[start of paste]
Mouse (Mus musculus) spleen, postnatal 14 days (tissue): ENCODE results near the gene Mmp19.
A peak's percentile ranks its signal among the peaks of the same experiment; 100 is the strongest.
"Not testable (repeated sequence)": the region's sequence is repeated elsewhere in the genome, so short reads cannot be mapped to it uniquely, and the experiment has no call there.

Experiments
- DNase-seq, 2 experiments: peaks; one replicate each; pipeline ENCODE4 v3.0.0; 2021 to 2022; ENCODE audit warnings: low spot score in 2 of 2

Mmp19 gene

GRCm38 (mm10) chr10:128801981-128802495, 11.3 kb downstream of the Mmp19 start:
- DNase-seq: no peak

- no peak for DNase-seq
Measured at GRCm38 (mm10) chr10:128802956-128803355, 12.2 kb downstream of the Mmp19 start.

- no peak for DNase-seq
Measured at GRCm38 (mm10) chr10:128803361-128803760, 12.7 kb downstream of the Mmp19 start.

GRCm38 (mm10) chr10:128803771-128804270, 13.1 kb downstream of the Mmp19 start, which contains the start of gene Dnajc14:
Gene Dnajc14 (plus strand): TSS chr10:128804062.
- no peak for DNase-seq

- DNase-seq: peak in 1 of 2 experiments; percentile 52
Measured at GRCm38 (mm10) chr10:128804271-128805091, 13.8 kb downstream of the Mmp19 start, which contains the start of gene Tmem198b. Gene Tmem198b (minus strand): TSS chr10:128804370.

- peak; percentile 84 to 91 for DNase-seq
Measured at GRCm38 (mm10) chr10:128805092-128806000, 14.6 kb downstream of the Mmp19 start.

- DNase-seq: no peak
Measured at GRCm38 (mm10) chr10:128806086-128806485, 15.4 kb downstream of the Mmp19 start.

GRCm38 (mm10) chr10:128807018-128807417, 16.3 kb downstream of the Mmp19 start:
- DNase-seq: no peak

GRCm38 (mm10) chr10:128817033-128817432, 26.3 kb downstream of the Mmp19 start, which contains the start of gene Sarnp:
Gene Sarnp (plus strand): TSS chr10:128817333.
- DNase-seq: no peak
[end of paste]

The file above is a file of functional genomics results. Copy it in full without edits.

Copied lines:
Mouse (Mus musculus) spleen, postnatal 14 days (tissue): ENCODE results near the gene Mmp19.
A peak's percentile ranks its signal among the peaks of the same experiment; 100 is the strongest.
"Not testable (repeated sequence)": the region's sequence is repeated elsewhere in the genome, so short reads cannot be mapped to it uniquely, and the experiment has no call there.

Experiments
- DNase-seq, 2 experiments: peaks; one replicate each; pipeline ENCODE4 v3.0.0; 2021 to 2022; ENCODE audit warnings: low spot score in 2 of 2

Mmp19 gene

GRCm38 (mm10) chr10:128801981-128802495, 11.3 kb downstream of the Mmp19 start:
- DNase-seq: no peak

- no peak for DNase-seq
Measured at GRCm38 (mm10) chr10:128802956-128803355, 12.2 kb downstream of the Mmp19 start.

- no peak for DNase-seq
Measured at GRCm38 (mm10) chr10:128803361-128803760, 12.7 kb downstream of the Mmp19 start.

GRCm38 (mm10) chr10:128803771-128804270, 13.1 kb downstream of the Mmp19 start, which contains the start of gene Dnajc14:
Gene Dnajc14 (plus strand): TSS chr10:128804062.
- no peak for DNase-seq

- DNase-seq: peak in 1 of 2 experiments; percentile 52
Measured at GRCm38 (mm10) chr10:128804271-128805091, 13.8 kb downstream of the Mmp19 start, which contains the start of gene Tmem198b. Gene Tmem198b (minus strand): TSS chr10:128804370.

- peak; percentile 84 to 91 for DNase-seq
Measured at GRCm38 (mm10) chr10:128805092-128806000, 14.6 kb downstream of the Mmp19 start.

- DNase-seq: no peak
Measured at GRCm38 (mm10) chr10:128806086-128806485, 15.4 kb downstream of the Mmp19 start.

GRCm38 (mm10) chr10:128807018-128807417, 16.3 kb downstream of the Mmp19 start:
- DNase-seq: no peak

GRCm38 (mm10) chr10:128817033-128817432, 26.3 kb downstream of the Mmp19 start, which contains the start of gene Sarnp:
Gene Sarnp (plus strand): TSS chr10:128817333.
- DNase-seq: no peak